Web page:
NATIONAL (WAVY) – According to an SEC filing, SeaWorld Parks & Entertainment announced on Friday that the company plans to furlough more than 90 percent of employees in response to coronavirus closures and social distancing efforts.
The company – which owns 12 parks nationwide, including local amusement parks Water Country and Bush Gardens – stated that the temporary furlough period begins as of April 1 and employees will not be compensated after March 31.
The SEC filing did not specify whether the furlough affects each of the company’s 12 parks differently.
According to a letter sent to SeaWorld staff, active employee benefits end March 31 with the exception of healthcare covered under COBRA insurance. Employees are eligible for unemployment benefits.
The letter also states that employees affected by this are not guaranteed future employment, but the company plans to bring its “Ambassadors” back once normal park operations resume.
While theme-parks will remain closed until further notice, the company states that animal care experts will continue to look after the animals.
Busch Gardens Williamsburg confirmed more than 90 percent of its workforce is impacted.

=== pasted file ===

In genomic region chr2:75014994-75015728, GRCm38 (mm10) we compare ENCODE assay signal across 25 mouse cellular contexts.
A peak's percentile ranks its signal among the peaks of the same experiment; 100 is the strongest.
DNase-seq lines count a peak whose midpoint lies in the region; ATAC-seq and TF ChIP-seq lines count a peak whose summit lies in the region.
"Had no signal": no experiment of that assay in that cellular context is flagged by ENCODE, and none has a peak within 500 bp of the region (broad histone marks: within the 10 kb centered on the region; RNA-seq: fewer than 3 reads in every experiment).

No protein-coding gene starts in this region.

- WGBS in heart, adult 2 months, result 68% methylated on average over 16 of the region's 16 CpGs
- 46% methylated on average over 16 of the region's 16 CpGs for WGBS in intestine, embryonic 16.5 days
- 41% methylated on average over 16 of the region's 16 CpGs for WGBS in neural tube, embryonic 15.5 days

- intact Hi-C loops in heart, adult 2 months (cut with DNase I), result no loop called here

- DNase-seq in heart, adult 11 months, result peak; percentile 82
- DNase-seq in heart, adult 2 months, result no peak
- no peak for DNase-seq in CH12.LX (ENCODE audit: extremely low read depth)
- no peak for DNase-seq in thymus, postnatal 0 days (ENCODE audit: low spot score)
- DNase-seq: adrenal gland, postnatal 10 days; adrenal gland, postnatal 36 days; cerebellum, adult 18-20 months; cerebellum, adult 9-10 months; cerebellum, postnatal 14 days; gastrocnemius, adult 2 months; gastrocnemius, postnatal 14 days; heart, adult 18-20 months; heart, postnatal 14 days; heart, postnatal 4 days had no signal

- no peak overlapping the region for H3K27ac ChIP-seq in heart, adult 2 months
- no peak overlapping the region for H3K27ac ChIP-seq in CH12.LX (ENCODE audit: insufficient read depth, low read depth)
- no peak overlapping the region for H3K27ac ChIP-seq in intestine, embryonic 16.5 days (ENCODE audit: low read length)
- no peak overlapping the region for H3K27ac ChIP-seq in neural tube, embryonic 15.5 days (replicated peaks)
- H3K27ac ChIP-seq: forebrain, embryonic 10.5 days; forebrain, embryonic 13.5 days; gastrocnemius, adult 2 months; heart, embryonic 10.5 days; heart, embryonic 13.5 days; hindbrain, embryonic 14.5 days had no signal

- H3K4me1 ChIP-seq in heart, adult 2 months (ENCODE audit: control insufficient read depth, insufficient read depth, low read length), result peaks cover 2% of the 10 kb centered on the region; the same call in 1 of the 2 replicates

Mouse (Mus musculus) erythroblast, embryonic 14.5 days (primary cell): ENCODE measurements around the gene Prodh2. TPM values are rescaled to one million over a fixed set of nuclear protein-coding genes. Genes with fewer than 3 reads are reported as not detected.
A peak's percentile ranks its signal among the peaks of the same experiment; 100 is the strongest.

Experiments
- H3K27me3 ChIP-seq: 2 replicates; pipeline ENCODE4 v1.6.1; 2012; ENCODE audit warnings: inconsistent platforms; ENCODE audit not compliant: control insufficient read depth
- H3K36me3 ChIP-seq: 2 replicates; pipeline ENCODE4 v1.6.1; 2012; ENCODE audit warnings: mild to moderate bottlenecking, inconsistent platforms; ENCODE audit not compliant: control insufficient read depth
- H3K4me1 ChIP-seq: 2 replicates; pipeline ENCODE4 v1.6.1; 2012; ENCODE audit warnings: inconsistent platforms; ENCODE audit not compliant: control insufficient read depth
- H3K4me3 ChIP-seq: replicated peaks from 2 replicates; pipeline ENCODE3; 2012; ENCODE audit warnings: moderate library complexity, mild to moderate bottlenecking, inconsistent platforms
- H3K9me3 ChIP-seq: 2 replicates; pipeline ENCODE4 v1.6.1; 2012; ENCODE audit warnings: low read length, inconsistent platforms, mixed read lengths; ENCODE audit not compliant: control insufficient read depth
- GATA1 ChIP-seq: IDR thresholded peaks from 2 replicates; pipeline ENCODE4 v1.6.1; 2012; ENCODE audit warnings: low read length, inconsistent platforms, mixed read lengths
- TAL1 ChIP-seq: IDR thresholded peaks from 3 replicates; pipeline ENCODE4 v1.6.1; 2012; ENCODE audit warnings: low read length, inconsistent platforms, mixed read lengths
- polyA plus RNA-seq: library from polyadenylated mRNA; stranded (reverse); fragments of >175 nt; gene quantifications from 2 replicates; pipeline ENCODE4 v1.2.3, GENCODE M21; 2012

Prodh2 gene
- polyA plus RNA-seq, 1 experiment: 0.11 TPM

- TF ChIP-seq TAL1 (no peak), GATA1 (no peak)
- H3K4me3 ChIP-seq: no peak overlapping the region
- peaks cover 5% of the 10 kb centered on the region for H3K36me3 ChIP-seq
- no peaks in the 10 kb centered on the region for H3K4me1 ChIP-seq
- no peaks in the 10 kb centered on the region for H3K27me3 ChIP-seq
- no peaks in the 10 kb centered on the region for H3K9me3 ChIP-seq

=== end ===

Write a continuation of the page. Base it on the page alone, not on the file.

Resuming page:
“As a company in an industry dependent on travel and tourism, the current pandemic has impacted our business significantly. Our parks will remain closed and are unable to generate revenue; therefore, we have made the painful but necessary business decision to temporarily furlough over 90% of our current workforce, including corporate employees, to position the company for long-term viability,” according to Seaworld officials. “During this time, our focus is on resuming normal operations and welcoming back guests and Ambassadors as quickly as possible.
Stay with WAVY.com for updates to this developing news.
- Pritzker bans indoor bar, restaurant service in Chicago suburbs
- Northampton County authorities investigating homicide Tuesday
- Pixie post: Fairy letters offer advice, respite in Norfolk
- Virginia Living Museum invites guests for Oyster Roast To-Go
- ‘No Hit Zone’: A safe place during pandemic stress